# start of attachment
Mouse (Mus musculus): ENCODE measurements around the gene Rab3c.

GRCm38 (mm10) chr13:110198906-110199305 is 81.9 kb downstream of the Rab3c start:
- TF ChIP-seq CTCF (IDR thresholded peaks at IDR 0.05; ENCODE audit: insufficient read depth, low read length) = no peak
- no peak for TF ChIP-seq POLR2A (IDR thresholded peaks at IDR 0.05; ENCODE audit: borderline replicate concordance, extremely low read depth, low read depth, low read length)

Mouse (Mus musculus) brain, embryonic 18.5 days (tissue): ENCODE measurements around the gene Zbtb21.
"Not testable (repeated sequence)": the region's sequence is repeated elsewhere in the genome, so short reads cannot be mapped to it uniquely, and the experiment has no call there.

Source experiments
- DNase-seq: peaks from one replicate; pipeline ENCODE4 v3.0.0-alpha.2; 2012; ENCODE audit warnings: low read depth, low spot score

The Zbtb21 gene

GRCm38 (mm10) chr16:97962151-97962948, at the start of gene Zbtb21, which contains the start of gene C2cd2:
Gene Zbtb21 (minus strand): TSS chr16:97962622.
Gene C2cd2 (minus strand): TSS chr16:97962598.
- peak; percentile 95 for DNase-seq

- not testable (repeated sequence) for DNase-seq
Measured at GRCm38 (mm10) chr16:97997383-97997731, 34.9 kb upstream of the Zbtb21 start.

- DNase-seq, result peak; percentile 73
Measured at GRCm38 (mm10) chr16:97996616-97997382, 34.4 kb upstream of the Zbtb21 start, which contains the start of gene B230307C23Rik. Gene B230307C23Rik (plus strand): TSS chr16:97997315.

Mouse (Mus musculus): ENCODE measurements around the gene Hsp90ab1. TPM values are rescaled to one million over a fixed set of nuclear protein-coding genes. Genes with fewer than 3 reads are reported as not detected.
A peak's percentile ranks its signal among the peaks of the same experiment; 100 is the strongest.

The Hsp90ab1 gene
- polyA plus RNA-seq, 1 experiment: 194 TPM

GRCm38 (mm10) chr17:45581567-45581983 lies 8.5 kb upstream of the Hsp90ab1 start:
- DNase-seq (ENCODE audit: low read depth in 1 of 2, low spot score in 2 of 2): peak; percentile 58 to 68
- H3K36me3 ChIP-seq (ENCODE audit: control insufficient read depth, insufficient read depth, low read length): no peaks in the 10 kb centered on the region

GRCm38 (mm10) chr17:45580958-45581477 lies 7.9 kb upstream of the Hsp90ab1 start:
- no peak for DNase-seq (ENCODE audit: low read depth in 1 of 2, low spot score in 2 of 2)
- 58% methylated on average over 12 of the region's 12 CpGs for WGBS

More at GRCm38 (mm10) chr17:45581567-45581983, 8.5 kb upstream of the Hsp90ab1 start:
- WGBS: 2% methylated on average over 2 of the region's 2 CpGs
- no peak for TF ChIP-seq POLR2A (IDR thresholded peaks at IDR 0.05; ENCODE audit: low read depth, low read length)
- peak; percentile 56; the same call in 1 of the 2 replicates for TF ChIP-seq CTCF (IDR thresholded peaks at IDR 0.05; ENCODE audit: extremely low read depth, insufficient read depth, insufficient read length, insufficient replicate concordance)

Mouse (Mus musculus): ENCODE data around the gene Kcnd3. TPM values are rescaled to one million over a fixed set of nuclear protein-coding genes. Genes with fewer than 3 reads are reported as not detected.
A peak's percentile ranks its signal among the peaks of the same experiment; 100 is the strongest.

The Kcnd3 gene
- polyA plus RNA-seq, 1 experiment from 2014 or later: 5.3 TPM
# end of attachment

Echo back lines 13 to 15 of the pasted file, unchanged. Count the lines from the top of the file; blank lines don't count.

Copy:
- peak; percentile 95 for DNase-seq

- not testable (repeated sequence) for DNase-seq
Measured at GRCm38 (mm10) chr16:97997383-97997731, 34.9 kb upstream of the Zbtb21 start.